Hello, friends! I am very new to this forum, and just thought I would put this setting of Shakespeare's 8th Sonnet out here. I am open to any criticisms or feedback you have to offer. I apologize for the sub-par recording. The choir did not have overlong to rehearse, and the tenor and sopranos are especially strident sometimes. Which may be partly my fault at times, but it wasn't all my fault! Haha.
  8. pateceramics

    The Extreme Smallness of Insects

    I love this text from Pliny the Elder's "Natural History," and I think it suits itself particularly well to text painting as a choral piece. I'd love any feedback, but particularly if you notice problems with my use of the latin (I never studied latin), or can think of any changes I should make to the piano reduction (I'm not a pianist.) Thanks! sed turrigeros elephantiorum miramur umeros taurorumque colla et truces in sublime iactus, tigrium rapinas, leonum iubas, cum rerum natura nusquam magis quam in minimis tota sit. ...cum in contemplatione naturae nihil possit videri supervacuum. We marvel at the shoulders of elephants carrying turrets, and bulls tossing aside whatever stands in their way with their strong necks, at the ravening of tigers, at lions' manes, but Nature is nowhere greater than in her smallest works… in the study of the natural world, nothing is superfluous. Here is a youtube of the music with the score rolling by. You may need headphones to hear the bass part clearly because of the midi sound quality. Sorry about that.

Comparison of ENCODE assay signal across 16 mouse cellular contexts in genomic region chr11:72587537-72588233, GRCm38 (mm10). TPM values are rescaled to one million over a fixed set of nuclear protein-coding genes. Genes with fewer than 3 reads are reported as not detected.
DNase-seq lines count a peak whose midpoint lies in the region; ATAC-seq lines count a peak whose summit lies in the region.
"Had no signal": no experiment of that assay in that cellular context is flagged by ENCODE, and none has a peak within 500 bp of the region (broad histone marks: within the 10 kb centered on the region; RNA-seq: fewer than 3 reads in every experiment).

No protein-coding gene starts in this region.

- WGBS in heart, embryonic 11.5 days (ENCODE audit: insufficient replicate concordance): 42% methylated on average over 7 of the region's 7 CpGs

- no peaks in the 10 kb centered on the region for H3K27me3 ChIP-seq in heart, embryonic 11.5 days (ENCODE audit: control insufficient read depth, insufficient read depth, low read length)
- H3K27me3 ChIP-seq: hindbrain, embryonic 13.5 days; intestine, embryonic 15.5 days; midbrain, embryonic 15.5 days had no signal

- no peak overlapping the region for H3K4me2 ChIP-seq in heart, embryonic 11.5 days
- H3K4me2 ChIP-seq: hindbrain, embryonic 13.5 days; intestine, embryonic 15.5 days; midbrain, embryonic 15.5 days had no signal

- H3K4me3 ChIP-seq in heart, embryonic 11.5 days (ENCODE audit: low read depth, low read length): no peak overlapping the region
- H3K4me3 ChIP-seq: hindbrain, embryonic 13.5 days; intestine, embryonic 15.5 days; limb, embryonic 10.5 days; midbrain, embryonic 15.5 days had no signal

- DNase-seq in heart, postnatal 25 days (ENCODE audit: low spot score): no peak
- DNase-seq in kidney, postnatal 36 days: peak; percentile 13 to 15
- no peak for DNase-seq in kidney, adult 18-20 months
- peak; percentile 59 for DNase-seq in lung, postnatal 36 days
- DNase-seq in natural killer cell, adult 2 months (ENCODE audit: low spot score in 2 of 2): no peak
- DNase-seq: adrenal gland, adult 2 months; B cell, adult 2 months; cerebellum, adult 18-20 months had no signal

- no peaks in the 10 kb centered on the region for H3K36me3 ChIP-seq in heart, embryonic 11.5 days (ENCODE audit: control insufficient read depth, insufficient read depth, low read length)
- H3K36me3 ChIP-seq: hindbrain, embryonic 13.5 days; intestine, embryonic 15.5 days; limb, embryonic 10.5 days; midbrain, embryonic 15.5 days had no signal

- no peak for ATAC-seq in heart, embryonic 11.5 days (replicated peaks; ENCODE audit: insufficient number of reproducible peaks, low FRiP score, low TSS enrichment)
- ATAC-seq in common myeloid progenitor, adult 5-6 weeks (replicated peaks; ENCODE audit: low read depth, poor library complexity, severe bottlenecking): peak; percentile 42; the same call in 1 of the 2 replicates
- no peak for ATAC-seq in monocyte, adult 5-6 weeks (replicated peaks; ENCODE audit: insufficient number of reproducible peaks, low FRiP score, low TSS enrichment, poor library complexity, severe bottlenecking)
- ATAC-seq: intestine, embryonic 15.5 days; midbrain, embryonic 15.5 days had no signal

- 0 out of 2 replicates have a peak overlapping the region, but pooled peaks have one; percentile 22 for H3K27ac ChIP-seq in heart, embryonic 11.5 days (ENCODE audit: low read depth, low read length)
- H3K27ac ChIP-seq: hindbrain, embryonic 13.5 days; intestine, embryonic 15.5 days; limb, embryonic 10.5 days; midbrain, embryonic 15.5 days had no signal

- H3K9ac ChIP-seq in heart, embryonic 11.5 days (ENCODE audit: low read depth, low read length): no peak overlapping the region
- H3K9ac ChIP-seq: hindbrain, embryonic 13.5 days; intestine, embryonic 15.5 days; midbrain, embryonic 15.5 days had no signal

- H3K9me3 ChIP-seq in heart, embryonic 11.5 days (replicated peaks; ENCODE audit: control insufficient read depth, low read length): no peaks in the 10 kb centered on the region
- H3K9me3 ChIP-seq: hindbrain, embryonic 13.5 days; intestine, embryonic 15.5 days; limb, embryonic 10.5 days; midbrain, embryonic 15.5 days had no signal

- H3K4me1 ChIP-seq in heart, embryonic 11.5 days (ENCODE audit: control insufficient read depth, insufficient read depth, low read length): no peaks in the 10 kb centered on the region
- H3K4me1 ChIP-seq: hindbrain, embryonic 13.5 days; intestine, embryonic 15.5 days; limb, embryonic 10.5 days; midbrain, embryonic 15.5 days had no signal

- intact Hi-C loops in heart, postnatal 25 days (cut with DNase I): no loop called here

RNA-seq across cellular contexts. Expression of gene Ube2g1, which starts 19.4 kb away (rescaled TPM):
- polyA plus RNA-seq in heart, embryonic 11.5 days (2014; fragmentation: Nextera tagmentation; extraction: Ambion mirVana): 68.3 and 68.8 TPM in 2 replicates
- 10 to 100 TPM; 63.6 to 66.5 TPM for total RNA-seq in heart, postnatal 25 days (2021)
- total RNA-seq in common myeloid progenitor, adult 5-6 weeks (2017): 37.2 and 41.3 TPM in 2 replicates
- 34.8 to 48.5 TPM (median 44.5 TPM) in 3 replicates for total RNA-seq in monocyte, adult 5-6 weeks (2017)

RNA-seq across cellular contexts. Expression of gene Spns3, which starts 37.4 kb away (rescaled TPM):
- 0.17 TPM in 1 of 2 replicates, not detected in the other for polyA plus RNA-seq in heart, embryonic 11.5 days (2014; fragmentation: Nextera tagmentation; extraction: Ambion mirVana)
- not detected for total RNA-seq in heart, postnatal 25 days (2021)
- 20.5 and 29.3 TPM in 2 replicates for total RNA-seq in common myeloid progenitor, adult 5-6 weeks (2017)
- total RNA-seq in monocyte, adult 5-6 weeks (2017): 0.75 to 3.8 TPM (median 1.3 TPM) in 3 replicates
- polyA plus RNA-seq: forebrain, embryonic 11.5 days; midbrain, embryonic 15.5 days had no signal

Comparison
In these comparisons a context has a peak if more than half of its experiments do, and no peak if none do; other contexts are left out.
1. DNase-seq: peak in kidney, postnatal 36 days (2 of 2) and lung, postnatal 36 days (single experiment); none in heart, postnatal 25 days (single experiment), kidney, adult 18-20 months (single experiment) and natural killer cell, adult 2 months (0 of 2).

9. Ian_Campbell

    "Anthem Assignment" D major chorale

    https://soundcloud.com/ian-campbell-89/d-major-chorale-new-version This is the first draft of a little composition assignment I had for a theory 2 class. I am providing audio with piano rendition and have it scored condensed just because it is more practical. I did not put the fermatas in the score but you will be able to tell where they are from listening to the audio with where it elongates at those points. I'm not really trying to emulate Bach but it would be nice to learn more about Bach chorale harmonization, and as many specific critiques and tips as possible would be good. There are a few things like parallel 5ths across a fermata, and parallel octaves in one place, that I already fixed.
  10. Olive

    LMB

    Hi, I've never composed before but I decided to give it a try this afternoon. This piece is odd I admit, but I love bizarre 20th century music. It was written based on the town I grew up in. I assigned a specific note to each letter of the town/province I grew up in by random selection and then used it as a continuous motif throughout the entire piece in the soprano line. I then based the rest of the composition on specific elements of my town ie. old French folk songs, the train, the prairie winds, change of seasons, nature, and the emptiness of prairie winters. I hope you enjoy it! *Thank you for your comment. I've temporarily taken down the midi file and will re-upload a file that is more accommodating.
  11. pateceramics

    The Rake